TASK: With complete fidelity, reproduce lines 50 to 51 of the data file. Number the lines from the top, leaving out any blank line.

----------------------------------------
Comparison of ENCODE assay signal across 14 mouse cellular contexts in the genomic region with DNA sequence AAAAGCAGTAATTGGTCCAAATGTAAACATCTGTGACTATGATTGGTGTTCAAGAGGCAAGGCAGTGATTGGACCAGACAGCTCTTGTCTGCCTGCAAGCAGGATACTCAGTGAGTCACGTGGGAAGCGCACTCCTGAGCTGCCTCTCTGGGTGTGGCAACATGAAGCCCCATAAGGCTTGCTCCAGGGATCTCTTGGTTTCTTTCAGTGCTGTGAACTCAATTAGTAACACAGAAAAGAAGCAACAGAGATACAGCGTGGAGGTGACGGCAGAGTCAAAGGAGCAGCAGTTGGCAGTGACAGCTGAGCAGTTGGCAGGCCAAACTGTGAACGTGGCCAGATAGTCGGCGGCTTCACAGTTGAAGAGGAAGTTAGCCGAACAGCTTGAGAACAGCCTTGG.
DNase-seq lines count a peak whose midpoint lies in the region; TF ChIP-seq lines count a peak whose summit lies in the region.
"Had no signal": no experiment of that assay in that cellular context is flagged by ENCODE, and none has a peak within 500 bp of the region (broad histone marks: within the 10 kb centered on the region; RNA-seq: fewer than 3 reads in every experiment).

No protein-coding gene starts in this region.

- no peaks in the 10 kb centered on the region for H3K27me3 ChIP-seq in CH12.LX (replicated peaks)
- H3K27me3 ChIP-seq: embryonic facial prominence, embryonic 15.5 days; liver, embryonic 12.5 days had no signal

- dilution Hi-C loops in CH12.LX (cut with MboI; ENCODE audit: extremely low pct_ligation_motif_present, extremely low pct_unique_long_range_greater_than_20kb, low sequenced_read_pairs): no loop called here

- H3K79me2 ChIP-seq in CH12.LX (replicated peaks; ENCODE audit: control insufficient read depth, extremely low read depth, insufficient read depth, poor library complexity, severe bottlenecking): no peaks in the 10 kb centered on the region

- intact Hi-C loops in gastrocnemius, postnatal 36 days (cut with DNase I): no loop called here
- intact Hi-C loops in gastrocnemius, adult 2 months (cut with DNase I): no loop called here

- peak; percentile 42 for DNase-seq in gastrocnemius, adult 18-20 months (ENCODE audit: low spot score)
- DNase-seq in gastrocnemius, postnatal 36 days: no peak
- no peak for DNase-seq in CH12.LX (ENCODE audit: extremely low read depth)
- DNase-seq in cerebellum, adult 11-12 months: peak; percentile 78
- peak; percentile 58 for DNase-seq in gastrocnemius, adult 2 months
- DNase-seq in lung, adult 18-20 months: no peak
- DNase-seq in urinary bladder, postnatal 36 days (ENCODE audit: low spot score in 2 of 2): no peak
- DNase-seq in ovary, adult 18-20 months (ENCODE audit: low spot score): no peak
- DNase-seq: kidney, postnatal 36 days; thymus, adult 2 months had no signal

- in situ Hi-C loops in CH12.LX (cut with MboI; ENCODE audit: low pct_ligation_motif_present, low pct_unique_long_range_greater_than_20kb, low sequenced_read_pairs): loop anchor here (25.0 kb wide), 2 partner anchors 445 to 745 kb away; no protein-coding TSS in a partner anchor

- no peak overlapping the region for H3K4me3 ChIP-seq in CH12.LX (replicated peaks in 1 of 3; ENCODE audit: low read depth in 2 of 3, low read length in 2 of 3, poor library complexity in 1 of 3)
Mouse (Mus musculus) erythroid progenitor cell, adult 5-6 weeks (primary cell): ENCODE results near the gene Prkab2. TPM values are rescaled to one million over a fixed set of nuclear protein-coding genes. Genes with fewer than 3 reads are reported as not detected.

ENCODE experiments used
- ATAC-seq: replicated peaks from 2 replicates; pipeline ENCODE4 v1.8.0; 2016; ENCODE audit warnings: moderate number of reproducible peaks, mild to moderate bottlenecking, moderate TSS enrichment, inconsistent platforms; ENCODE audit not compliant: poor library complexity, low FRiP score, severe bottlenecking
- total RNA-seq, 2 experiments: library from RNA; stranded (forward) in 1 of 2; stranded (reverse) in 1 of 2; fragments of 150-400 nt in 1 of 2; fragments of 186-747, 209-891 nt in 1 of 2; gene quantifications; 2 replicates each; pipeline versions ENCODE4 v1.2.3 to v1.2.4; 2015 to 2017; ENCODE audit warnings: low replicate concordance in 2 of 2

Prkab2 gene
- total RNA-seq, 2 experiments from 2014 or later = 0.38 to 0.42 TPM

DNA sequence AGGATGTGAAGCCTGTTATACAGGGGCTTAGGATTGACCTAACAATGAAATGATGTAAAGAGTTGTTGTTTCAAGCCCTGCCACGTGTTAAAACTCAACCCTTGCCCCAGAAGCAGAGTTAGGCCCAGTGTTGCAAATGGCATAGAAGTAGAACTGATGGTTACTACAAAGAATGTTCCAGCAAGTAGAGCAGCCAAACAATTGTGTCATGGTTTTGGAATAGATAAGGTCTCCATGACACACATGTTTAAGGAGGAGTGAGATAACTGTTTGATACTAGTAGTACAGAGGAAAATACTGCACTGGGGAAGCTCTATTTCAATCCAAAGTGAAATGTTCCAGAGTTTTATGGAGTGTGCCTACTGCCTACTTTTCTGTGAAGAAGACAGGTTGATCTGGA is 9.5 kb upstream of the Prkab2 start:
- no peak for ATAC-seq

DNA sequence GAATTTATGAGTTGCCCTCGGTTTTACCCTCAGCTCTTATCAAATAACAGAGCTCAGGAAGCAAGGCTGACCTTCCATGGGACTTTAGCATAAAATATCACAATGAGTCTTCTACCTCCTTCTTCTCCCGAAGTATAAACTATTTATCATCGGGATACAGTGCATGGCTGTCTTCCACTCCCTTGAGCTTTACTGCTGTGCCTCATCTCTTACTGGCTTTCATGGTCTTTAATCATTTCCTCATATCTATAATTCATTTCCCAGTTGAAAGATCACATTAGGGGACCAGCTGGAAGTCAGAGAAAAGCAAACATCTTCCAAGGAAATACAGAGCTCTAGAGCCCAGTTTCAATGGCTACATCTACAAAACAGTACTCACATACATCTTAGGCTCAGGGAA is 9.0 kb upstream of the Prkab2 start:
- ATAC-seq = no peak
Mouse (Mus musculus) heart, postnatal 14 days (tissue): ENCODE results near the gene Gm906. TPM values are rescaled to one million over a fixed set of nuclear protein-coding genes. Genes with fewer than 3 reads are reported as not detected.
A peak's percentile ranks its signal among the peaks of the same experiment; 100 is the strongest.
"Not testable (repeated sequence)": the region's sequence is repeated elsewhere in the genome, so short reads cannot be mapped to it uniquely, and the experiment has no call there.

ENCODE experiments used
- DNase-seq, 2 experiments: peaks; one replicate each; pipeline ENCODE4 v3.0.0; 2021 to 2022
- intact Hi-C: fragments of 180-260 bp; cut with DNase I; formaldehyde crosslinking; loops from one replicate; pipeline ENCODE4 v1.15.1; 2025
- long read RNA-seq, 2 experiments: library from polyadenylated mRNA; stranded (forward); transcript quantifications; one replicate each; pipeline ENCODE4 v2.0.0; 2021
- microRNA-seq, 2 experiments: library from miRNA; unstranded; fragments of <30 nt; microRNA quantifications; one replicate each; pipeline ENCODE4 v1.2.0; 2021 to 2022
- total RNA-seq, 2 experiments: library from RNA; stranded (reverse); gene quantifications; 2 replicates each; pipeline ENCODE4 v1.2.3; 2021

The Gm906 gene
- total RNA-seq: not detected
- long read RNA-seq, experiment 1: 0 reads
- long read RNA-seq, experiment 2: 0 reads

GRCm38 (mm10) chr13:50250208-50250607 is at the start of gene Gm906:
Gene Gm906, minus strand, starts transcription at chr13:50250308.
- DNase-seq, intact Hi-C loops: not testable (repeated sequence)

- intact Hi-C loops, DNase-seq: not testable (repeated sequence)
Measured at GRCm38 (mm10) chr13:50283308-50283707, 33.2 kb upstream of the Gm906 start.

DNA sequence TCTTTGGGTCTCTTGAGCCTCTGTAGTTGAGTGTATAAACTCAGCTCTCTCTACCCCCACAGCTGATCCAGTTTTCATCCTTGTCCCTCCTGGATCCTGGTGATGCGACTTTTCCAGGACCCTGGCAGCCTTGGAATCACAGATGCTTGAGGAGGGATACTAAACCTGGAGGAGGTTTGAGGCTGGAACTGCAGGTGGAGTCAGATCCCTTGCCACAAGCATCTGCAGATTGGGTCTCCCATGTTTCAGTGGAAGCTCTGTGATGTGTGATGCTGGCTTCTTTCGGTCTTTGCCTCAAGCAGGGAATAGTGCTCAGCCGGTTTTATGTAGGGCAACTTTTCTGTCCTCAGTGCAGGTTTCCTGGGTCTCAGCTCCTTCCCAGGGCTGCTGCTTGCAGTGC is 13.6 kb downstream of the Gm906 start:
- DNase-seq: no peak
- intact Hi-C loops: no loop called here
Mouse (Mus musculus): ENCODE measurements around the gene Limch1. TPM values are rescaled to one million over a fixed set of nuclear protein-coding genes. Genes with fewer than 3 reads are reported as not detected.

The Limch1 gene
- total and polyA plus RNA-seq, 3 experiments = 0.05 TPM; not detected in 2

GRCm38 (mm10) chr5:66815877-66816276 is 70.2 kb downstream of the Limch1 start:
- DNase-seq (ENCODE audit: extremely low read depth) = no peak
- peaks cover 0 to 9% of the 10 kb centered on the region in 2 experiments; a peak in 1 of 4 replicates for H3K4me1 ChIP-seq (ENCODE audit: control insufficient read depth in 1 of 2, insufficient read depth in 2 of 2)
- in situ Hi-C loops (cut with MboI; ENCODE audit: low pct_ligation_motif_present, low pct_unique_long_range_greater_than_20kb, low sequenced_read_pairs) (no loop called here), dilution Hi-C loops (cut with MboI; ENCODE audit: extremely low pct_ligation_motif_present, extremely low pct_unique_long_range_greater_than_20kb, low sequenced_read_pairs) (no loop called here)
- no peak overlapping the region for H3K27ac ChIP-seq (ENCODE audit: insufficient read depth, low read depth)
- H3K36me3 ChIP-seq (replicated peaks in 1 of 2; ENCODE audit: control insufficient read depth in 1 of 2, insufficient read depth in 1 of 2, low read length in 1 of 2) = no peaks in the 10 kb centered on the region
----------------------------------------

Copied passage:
DNA sequence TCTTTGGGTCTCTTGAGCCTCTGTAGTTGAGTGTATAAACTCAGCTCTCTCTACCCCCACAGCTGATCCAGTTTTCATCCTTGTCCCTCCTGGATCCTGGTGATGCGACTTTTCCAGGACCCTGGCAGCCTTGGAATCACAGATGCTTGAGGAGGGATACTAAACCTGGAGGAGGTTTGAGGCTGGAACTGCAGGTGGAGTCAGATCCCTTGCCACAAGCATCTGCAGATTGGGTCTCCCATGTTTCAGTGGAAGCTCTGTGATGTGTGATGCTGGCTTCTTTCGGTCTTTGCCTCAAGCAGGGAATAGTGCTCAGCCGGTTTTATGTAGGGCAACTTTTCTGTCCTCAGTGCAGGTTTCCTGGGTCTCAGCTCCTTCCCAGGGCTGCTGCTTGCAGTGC is 13.6 kb downstream of the Gm906 start:
- DNase-seq: no peak